Learning To Take The Driver's Seat With My Mum

by Simona Terron
I like to think of myself as an independent, ambitious woman living in India. I travel frequently. I spend much time researching and communicating experiences for my work as a writer. It's a job that requires patience. Any writer will tell you the same; and along my winding journey toward mindfulness, I realized that I wasn't making the effort to spend enough time with the very source of my inspiration: my Mum. 

(Yes, I call her Mum, you'll have to get used to that).

So, I recently decided to gift my mum with a bit more of my time and take her to dinner. But that’s not as easy as it sounds.

You see, my mum is the kind of person who hates ordering food at restaurants. For years I’ve watched her let Dad handle the task of picking what to eat, irrespective of where we dined or what the occasion was. And once my brother, sister and I had grown up, my mum still would depend on either my siblings or me to decide for her. When I began noticing this, it irked me. I asked her to participate in the process. 

“Just go ahead and order anything you like, I won’t make a fuss,” she’d cajole me.

Normally, my siblings just shrug. However, on this particular dinner date, I refused to let it slide.

I wondered, how does a woman who taught me everything I know about being in charge of one's own destiny, taking control of one's life, and breaching barriers simply refuse to make choices? 

Was she intimidated by the multiple choices on the menu? I tried making it simpler by demystifying the names of dishes when it came to ‘exotic’ cuisines, like Japanese food.

Did she worry that her choosing unwisely might lead to ordering too much (she taught us never to be wasteful) or too little? I tried to help by checking with the servers about portion sizes.

Was she worried that she’d order something that didn’t taste as good as we’d expected and we’d be disappointed? I tried to make light of it and remind her that she’d raised us to eat whatever was put in front of us and that this would be no different.

But it didn’t matter what I did, she just seemed to not only dread this exercise, but slowly began getting annoyed and feeling attacked by my insistence that she do the ordering.

This upset me deeply. Then, after a little introspection and reflection, I realized that I was probably upsetting my mum even more than I was upsetting myself. I thought I should view this as an opportunity to let mum relax and enjoy having her kids make the decisions for her.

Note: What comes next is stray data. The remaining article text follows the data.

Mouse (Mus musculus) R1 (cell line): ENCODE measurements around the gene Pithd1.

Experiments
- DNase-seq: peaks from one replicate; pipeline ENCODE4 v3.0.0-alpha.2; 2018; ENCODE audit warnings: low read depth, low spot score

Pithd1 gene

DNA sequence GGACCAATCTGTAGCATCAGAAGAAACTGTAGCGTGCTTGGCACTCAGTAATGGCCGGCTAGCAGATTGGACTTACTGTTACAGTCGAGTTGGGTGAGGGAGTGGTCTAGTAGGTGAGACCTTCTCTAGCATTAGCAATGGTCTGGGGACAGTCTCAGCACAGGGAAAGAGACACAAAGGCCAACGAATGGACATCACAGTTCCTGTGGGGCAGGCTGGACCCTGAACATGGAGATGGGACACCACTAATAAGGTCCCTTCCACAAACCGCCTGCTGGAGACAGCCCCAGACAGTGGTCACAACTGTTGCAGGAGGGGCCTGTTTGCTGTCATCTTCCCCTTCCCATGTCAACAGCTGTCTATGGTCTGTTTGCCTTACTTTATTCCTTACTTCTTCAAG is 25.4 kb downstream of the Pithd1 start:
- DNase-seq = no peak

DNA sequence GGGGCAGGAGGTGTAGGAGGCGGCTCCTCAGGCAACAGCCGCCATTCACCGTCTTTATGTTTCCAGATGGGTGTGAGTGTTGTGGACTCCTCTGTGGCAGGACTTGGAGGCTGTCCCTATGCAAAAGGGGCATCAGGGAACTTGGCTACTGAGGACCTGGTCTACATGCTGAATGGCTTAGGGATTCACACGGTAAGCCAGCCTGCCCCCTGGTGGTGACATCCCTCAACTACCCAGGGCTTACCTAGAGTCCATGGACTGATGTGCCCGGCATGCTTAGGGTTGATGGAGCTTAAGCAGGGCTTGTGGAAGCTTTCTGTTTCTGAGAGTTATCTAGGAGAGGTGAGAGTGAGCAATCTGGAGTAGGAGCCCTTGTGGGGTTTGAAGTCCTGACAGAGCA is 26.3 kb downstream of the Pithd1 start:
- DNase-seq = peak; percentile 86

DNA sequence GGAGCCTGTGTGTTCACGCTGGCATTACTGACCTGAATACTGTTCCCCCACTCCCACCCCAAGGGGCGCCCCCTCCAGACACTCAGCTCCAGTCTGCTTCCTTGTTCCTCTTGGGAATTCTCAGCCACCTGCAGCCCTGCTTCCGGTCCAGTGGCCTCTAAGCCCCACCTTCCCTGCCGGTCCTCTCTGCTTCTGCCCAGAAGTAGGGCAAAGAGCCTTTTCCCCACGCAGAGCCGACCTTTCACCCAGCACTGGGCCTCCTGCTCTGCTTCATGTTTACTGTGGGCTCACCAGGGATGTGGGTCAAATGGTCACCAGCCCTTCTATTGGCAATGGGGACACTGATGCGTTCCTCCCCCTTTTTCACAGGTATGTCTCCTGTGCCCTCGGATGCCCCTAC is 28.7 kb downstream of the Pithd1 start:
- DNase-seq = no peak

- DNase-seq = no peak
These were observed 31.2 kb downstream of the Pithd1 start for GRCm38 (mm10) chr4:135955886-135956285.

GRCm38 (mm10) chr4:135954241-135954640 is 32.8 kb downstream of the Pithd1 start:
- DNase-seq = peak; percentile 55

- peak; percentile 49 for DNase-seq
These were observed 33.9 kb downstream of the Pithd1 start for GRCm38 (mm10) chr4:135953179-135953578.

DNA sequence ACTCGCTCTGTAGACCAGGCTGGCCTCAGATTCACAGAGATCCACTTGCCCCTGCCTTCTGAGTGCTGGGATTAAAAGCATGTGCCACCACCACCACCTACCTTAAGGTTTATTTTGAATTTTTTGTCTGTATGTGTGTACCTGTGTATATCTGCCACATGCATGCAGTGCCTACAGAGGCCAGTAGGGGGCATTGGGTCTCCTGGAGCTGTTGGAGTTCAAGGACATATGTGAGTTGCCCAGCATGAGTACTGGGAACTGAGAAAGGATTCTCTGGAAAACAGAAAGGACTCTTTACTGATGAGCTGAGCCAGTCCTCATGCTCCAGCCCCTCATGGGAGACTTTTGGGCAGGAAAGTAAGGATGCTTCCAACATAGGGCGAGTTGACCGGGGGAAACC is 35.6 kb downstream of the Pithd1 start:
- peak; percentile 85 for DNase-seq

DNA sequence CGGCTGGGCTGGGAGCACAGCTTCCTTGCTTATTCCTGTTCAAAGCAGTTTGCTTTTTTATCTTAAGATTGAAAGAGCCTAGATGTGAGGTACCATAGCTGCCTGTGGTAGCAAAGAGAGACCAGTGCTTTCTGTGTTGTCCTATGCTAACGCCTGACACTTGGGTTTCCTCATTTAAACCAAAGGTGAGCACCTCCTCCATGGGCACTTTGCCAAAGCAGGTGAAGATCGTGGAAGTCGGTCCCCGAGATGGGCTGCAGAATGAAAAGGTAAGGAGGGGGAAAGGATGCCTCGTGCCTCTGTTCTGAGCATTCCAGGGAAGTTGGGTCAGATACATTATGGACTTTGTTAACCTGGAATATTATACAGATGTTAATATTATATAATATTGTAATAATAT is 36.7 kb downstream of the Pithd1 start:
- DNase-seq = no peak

She was probably enjoying the freedom of not having to select anything for a change and instead be pampered by her kids after years of it being the other way round. And I finally saw the light.

So now, I pick the place. I decide what we’re going to eat and ask her only for guidelines – would she prefer seafood or meat? Does she want to eat it with rice or noodles? Would she like a cool beverage or some soup instead? Narrowing it down to two options made it simpler for her, and if she still didn’t want to pick, I did it for her.

She never criticized my choice or inflicted statements like, “I wish you had ordered that instead of this.”

It took me a while to realize that my mum was just happy to let me be in the driver’s seat, trusting my love for her and my passion for food.

Now when we go out to eat, I choose instead to use our time together to do any one or all of the following:
  1. Thank her for everything she does, no matter how small
  2. Ask her if there's anything I can help her with
  3. Schedule some alone time with her in the coming week
  4. Ask her to share stories from her childhood that she's never told me before
  5. Acknowledge and apologize for the times I've let her down so she knows I haven't forgotten all about it
We’ve grown way closer thanks to this, and I am so grateful for her patience with me.

I hope she always knows how much I love her, “Happy Mother’s Day, Ma!”

Featured Image Source: Rod Waddington
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